More award-winning flowers and vegetables for 2022

"Growing Together" columnist Don Kinzler runs through some new plant varieties that have picked up honors already.

Celosia, Flamma Orange.
Contributed / All-America Selections

FARGO — To make a gardener’s heart sing, just mention the words “new variety.” Whether it’s a new cultivar of birch, tomato, peony or begonia, new items are tantalizing to those who enjoy yards, gardens and plants.

On Jan. 1, my column featured the new All-America Selections award-winning flowers and vegetables for 2022 . When new varieties merit this national recognition, they’re well worth trying.

In a recent news release, AAS announced the names of six more interesting winners to add to the previous 2022 champions. The following are the latest award winners, along with comments by the AAS judges.

  • Celosia, Flamma Orange: This compact annual has numerous branches, each with a strong flower plume, giving a long show of flaming color in the flower garden. Flamma celosia has exceptional heat tolerance and begins flowering early, producing a great show of orange color all season long in either containers or flower beds. It grows to about 10 inches and is perfect for the pollinator garden.
  • Pepper, Quickfire: Judges called this Thai pepper mighty, strong, hot and quick. It produces a large quantity of hot, delicious fruits on a compact, sturdy plant that’s perfect for container gardening. It’s an attractive ornamental, but it was bred for its taste and yield. Culinary gardeners will appreciate this for Thai and Southeast Asian dishes where a little heat and kick will add quickfire. The plants grow to only about 6 inches high, producing a multitude of inch-and-a-half-long fruits that ripen red in 50 days from setting transplants into the garden.
    Pepper, Quickfire.
    Contributed / All-America Selections
  • Verbena, Beats Purple and White: Judges noted that this verbena begins blooming very early in the season, making it a pollinator magnet all season long. The unique purple and white bicolor flowers maintain an attention-getting pattern and thrive even under extreme heat stress. Its compact, mounded, spreading habit with a height of only 8 inches makes it perfect for the edge of a flower bed or trailing over the edge of a container.
    Verbena, Beats Purple and White.
    Contributed / All-America Selections
  • Verbena, Vanity: One judge described this verbena as their favorite among all this year’s flower champions. Vanity belongs to the bonariensis type of verbena, popular in older cottage gardens. This newer variety creates a butterfly paradise in the flower bed, and its compact habit makes it sturdier and easier to maintain than previous types. The 30-inch-high plants are covered with purple-blue flowers from summer to late fall, making it perfect for the taller background of flower beds.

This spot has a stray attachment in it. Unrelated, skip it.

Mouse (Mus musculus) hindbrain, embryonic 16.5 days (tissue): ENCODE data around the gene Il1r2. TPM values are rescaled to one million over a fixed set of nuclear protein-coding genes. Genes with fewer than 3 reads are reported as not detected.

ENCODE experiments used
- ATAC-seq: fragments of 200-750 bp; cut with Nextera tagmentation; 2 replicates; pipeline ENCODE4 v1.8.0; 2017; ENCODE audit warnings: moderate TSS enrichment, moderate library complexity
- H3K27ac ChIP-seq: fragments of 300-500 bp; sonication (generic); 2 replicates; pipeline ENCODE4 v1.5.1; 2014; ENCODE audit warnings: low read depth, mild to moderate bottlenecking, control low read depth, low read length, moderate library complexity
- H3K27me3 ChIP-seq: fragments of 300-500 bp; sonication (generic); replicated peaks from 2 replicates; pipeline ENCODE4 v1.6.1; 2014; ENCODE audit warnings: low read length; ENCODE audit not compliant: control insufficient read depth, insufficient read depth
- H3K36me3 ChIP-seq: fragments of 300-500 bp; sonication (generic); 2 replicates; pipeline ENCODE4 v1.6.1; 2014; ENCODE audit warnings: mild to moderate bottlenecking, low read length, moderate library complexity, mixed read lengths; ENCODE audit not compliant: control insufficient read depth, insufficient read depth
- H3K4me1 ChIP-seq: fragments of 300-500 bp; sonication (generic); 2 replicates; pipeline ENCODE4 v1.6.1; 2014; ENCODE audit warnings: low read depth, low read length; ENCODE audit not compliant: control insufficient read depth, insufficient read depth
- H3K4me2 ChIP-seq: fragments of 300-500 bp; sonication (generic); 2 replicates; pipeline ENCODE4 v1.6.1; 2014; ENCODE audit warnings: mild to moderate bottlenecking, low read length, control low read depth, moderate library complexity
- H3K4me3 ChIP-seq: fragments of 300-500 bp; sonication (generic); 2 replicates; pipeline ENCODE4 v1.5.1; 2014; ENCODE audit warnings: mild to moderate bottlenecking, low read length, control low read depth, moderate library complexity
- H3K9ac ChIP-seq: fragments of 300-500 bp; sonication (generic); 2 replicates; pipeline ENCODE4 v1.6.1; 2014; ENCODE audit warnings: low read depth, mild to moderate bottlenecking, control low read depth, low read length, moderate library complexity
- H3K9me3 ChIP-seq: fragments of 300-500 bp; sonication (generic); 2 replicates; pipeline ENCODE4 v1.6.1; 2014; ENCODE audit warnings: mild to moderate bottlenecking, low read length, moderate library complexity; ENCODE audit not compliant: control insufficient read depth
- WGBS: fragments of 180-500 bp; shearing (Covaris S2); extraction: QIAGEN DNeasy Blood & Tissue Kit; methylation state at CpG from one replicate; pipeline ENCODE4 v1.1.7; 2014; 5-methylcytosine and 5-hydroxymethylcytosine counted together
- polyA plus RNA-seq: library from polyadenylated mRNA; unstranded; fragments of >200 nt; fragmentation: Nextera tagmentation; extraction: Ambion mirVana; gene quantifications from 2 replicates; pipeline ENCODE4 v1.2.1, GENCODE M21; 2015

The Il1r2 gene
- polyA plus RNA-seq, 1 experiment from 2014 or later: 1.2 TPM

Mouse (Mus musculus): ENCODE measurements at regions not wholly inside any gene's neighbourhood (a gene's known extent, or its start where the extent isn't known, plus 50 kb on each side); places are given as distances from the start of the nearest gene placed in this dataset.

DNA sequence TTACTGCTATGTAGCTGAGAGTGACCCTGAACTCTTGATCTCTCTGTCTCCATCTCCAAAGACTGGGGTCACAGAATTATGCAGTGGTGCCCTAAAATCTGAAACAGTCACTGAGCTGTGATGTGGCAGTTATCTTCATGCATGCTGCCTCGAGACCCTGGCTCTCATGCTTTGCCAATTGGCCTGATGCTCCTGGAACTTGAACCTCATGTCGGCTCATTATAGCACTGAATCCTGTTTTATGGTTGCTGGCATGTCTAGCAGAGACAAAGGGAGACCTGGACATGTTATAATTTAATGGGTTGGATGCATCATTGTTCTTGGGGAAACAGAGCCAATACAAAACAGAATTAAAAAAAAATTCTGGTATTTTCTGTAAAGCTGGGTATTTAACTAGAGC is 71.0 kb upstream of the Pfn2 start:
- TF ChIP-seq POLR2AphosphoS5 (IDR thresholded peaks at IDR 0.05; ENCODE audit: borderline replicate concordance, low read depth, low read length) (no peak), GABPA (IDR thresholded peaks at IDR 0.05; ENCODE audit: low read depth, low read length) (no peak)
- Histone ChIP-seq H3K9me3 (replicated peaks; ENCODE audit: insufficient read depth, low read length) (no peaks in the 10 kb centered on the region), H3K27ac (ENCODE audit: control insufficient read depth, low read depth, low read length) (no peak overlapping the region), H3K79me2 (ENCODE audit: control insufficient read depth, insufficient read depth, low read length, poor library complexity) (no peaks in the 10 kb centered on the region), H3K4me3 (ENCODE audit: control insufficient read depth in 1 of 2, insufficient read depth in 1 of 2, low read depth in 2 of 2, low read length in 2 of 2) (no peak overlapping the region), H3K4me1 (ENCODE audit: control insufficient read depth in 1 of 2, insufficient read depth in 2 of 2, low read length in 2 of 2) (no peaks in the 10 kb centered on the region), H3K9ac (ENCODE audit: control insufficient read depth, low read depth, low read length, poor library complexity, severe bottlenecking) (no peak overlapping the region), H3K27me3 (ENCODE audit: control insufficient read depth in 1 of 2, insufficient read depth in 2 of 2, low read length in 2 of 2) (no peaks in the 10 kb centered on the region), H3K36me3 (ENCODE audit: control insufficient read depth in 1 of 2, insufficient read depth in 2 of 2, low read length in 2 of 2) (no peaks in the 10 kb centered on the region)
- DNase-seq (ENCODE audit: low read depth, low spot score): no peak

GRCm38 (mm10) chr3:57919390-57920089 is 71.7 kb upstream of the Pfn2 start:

Verbena, Vanity.
    Contributed / All-America Selections
  • Torenia, Summery Love Pure White: The pure white color of this torenia sports larger blooms than the comparisons, showing better vigor and health than older available varieties. At only 8 inches high, Summery Love maintains a compact habit, yet branches freely, making it a showy plant for containers or when used in mass plantings in flower beds. It blooms well in either sun or shade.
    Torenia, Summery Love Pure White.
    Contributed / All-America Selections
  • Zinnia, Queeny Lime Peach: This easy-to-grow annual blooms on healthy, vigorous plants covered with distinctive 4-inch flowers. The unique bloom color is lemon yellow with a dark peach center. As the blooms age, they have a reverse fading habit that forms beautiful color shades starting as a bright lemon yellow, moving to a light coral color. Plants bloom all summer without deadheading and thrive on summer heat, reaching a height of 2 feet. Queeny Lime Peach is extremely showy in the flower garden, and it also makes a great cut flower for enjoying indoors.
    Zinnia, Queeny Lime Peach.
    Contributed / All-America Selections

A note about All-America Selection availability: Because these varieties are so new, locating them might require shopping around, especially the first year they’re introduced.

Locally owned garden centers are well-known for a wide selection of adapted items, but even they aren’t able to grow or add every new variety to their stock.


Don Kinzler, a lifelong gardener, is the horticulturist with North Dakota State University Extension for Cass County. Readers can reach him at

Don Kinzler, a lifelong gardener, is the horticulturist with North Dakota State University Extension for Cass County. Readers can reach him at
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